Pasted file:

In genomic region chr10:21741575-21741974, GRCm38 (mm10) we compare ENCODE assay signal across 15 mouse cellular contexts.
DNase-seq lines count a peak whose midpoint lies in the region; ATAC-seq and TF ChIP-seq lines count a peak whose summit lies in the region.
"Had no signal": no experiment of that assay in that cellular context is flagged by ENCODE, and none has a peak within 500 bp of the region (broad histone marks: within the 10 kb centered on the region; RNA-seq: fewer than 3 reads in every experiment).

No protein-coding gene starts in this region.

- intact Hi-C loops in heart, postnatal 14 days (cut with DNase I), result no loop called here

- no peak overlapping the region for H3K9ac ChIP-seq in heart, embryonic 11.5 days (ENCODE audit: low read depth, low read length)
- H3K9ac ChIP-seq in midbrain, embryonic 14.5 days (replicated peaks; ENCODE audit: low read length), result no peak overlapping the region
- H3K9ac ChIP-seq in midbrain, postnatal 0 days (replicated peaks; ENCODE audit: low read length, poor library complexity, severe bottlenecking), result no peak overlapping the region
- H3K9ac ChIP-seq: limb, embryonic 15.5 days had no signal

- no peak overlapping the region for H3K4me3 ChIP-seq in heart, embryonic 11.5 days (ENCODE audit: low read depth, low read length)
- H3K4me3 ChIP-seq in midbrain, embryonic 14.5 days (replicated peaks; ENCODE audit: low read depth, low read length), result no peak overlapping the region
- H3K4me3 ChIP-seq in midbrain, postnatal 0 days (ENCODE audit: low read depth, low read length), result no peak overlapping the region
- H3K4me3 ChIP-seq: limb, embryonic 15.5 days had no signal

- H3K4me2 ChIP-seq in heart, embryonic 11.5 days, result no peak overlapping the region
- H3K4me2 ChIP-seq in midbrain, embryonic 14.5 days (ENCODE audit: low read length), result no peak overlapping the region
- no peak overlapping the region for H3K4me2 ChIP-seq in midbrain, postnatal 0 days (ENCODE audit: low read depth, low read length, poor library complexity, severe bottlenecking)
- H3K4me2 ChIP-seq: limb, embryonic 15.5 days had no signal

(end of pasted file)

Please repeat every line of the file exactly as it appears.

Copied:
In genomic region chr10:21741575-21741974, GRCm38 (mm10) we compare ENCODE assay signal across 15 mouse cellular contexts.
DNase-seq lines count a peak whose midpoint lies in the region; ATAC-seq and TF ChIP-seq lines count a peak whose summit lies in the region.
"Had no signal": no experiment of that assay in that cellular context is flagged by ENCODE, and none has a peak within 500 bp of the region (broad histone marks: within the 10 kb centered on the region; RNA-seq: fewer than 3 reads in every experiment).

No protein-coding gene starts in this region.

- intact Hi-C loops in heart, postnatal 14 days (cut with DNase I), result no loop called here

- no peak overlapping the region for H3K9ac ChIP-seq in heart, embryonic 11.5 days (ENCODE audit: low read depth, low read length)
- H3K9ac ChIP-seq in midbrain, embryonic 14.5 days (replicated peaks; ENCODE audit: low read length), result no peak overlapping the region
- H3K9ac ChIP-seq in midbrain, postnatal 0 days (replicated peaks; ENCODE audit: low read length, poor library complexity, severe bottlenecking), result no peak overlapping the region
- H3K9ac ChIP-seq: limb, embryonic 15.5 days had no signal

- no peak overlapping the region for H3K4me3 ChIP-seq in heart, embryonic 11.5 days (ENCODE audit: low read depth, low read length)
- H3K4me3 ChIP-seq in midbrain, embryonic 14.5 days (replicated peaks; ENCODE audit: low read depth, low read length), result no peak overlapping the region
- H3K4me3 ChIP-seq in midbrain, postnatal 0 days (ENCODE audit: low read depth, low read length), result no peak overlapping the region
- H3K4me3 ChIP-seq: limb, embryonic 15.5 days had no signal

- H3K4me2 ChIP-seq in heart, embryonic 11.5 days, result no peak overlapping the region
- H3K4me2 ChIP-seq in midbrain, embryonic 14.5 days (ENCODE audit: low read length), result no peak overlapping the region
- no peak overlapping the region for H3K4me2 ChIP-seq in midbrain, postnatal 0 days (ENCODE audit: low read depth, low read length, poor library complexity, severe bottlenecking)
- H3K4me2 ChIP-seq: limb, embryonic 15.5 days had no signal